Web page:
The Appeals Court focused on the language and meaning of the term “transfer” and concluded that it referred to “placing the embryos in the female partner in an attempt to produce a pregnancy,” not ---as it found the lower court had thought, “an assignment or conveyance of the embryos for purposes of changing their custodian or keeper.” In an entire section of the court’s opinion titled, “Construction of the consent form,” the court reviewed the clinic forms and noted that there were several provisions using the term “transfer” that supported its ruling: the form referred to the ideal number of embryos to transfer and cryopreserving remaining embryos for a future potential thaw and transfer, which the court noted unambiguously referred to using the embryos to “attempt to produce a pregnancy,” as well as provisions that a “fresh transfer” occurs at the cleavage stage and under a reference to assisted hatching after “multiple prior failed embryo transfers”, all of which were consistent with the “produce-a-pregnancy sense of ‘transfer’”. The court noted a different use of the term “transfer” where the form gave patients the “option of transferring your embryos from Mayo Clinic.”
The court bolstered its finding by noting that the form’s section the ex-wife tried to rely on had no parallel section to transfer the embryos to the husband, nor any corollary in the section limiting storage for 10 years, which would make no sense if her interpretation was correct.
In an interesting second section of the opinion, the court noted it was unclear whether the lower court used a contractual analysis because it thought “a contractual analysis is a considered choice, or simply an assumption that the contractual analysis is a proper vehicle for addressing disposition of the embryos.” As noted in a myriad of other embryo disposition cases reviewed in Legally Speaking and other venues, various courts have used different approaches to resolving embryo disputes, including analysis under contract, informed consent, and public policy principles, and whether changes of mind were allowed or contemporaneous re-consent was necessary. In sending the case back to the lower court, the Appeals Court noted it expressed no opinion on “the propriety of using a contractual (or any other) analysis for addressing the disposition of the cryopreserved embryos” and that the lower court should choose and explain its analysis.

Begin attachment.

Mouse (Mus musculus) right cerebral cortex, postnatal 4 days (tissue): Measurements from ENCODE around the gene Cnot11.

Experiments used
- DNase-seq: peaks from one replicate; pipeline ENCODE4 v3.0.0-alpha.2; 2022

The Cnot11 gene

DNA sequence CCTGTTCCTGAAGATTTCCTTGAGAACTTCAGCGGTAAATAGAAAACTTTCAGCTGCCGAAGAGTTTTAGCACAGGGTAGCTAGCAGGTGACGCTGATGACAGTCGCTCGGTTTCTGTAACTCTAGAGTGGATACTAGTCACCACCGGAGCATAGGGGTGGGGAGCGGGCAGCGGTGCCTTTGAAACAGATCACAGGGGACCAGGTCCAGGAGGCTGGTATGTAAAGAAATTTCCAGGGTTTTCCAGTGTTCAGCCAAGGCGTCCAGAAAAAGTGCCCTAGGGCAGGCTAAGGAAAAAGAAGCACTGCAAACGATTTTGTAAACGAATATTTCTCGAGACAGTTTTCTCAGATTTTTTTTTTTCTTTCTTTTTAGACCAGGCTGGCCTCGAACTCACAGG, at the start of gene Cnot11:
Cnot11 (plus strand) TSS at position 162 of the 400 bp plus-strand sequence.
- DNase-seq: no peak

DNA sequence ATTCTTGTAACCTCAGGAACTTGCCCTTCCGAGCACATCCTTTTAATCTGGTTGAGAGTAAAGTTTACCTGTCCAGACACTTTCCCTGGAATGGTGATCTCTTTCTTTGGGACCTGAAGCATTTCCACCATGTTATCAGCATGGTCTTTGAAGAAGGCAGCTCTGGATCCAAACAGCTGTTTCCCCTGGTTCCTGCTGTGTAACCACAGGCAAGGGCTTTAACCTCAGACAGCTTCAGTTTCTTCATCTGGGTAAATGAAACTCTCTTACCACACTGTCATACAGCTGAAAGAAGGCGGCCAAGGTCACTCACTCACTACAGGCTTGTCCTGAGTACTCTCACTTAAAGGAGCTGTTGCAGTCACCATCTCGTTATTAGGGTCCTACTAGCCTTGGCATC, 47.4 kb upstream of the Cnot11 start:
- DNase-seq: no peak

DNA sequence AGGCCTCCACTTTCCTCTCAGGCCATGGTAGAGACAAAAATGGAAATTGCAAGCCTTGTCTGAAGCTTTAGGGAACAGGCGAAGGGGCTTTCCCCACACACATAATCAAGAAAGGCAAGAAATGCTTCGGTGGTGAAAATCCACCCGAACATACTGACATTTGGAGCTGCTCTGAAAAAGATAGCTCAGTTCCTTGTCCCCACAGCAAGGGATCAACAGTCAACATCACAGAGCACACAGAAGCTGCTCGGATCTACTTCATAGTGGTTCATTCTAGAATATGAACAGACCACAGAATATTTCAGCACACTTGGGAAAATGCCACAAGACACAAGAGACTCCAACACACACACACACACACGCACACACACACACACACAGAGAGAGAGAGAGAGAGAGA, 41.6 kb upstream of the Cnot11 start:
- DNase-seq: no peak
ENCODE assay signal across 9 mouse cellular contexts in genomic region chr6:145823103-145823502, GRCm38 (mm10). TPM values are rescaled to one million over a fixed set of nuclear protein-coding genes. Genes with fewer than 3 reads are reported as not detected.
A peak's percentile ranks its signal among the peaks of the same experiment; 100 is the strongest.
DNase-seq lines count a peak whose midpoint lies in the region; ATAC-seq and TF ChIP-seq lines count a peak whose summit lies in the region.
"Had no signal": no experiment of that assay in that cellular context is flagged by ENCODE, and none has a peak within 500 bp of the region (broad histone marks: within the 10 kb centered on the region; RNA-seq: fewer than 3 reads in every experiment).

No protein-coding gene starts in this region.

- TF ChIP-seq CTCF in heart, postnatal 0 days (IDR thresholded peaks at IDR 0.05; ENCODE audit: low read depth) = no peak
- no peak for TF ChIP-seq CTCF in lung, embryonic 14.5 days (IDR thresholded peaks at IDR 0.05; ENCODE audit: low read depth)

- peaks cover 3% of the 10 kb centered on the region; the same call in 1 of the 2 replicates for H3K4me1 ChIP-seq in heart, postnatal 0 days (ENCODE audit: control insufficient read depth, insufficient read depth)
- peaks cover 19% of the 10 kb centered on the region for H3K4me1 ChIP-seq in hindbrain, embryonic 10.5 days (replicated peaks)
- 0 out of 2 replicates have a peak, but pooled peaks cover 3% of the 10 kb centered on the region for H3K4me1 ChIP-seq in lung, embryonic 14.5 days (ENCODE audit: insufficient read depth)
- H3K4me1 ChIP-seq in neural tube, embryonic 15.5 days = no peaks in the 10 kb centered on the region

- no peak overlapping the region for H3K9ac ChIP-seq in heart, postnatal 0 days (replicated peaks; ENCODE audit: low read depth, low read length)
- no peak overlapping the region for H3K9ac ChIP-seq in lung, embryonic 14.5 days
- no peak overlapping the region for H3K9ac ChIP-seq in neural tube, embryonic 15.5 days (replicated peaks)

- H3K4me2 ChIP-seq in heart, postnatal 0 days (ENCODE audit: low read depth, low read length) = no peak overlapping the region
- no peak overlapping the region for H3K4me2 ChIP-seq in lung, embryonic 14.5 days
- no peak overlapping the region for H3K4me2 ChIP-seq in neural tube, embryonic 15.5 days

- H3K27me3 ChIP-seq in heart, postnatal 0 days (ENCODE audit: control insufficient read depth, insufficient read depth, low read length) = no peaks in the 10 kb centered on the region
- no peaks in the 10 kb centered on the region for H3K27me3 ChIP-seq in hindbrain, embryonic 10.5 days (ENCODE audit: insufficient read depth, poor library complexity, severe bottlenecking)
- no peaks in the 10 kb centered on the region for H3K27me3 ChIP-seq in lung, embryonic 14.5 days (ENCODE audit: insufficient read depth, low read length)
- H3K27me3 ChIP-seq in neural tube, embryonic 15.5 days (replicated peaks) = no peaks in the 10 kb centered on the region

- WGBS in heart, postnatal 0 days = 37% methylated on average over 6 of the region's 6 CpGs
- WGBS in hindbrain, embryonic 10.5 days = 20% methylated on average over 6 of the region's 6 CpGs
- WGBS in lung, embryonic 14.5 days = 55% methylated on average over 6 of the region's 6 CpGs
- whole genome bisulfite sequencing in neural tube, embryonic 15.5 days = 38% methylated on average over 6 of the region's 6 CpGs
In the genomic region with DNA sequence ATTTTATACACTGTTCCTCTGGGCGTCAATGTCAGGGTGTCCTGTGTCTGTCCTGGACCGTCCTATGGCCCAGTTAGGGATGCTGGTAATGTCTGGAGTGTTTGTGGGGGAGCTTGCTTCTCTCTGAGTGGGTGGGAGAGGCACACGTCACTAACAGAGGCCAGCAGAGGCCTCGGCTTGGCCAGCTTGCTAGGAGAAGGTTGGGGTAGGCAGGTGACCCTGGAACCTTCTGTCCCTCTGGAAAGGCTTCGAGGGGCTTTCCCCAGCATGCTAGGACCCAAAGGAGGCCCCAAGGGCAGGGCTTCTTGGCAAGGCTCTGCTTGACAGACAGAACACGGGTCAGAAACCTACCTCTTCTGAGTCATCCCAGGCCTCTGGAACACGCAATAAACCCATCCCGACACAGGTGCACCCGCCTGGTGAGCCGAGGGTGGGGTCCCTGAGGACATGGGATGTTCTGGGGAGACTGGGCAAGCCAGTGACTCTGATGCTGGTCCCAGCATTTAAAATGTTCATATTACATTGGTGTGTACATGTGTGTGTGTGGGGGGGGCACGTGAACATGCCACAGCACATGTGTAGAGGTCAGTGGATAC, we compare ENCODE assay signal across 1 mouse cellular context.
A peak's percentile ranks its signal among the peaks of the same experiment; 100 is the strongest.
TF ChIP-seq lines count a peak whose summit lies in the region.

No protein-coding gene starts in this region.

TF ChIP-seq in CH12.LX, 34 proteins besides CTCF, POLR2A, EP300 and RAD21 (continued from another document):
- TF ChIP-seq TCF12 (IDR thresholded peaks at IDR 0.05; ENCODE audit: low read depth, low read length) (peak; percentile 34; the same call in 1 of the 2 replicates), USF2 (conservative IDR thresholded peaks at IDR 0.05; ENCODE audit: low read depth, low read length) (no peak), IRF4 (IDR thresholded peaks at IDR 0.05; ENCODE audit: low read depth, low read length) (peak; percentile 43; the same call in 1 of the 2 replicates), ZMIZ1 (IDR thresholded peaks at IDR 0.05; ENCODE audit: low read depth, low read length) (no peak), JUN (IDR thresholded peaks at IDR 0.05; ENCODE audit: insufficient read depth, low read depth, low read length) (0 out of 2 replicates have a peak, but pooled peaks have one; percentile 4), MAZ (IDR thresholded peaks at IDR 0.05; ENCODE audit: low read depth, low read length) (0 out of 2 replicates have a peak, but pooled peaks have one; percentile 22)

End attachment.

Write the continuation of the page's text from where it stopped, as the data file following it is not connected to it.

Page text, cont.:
Rucker v. Rucker, MN Ct. Apps., 12/27/16
Singapore Sperm Mix-Up Results in Damages for Newly-Identified Loss of “Genetic Affinity”
In March, the Supreme Court of Singapore awarded a couple damages under a novel theory, after rejecting standard contract and tort theories, when their IVF program, the Thomson Medical Centre, accidentally used sperm from an anonymous sperm donor instead of the woman’s husband. The couple, who already had one child by IVF, discovered the error through a DNA test they sought after their daughter’s birth when she did not look like them and had different hair color and skin tone. The couple sued for damages, including reimbursement for raising the child to age 21. The court upheld a lower court’s finding that the couple should not recover under contract or tort theories, or be awarded damages for the full cost of rearing the child to age 21 as hindering concepts of parenthood and the public interest, but identified a new claim for “subversion” of their interest in “genetic affinity” with their children.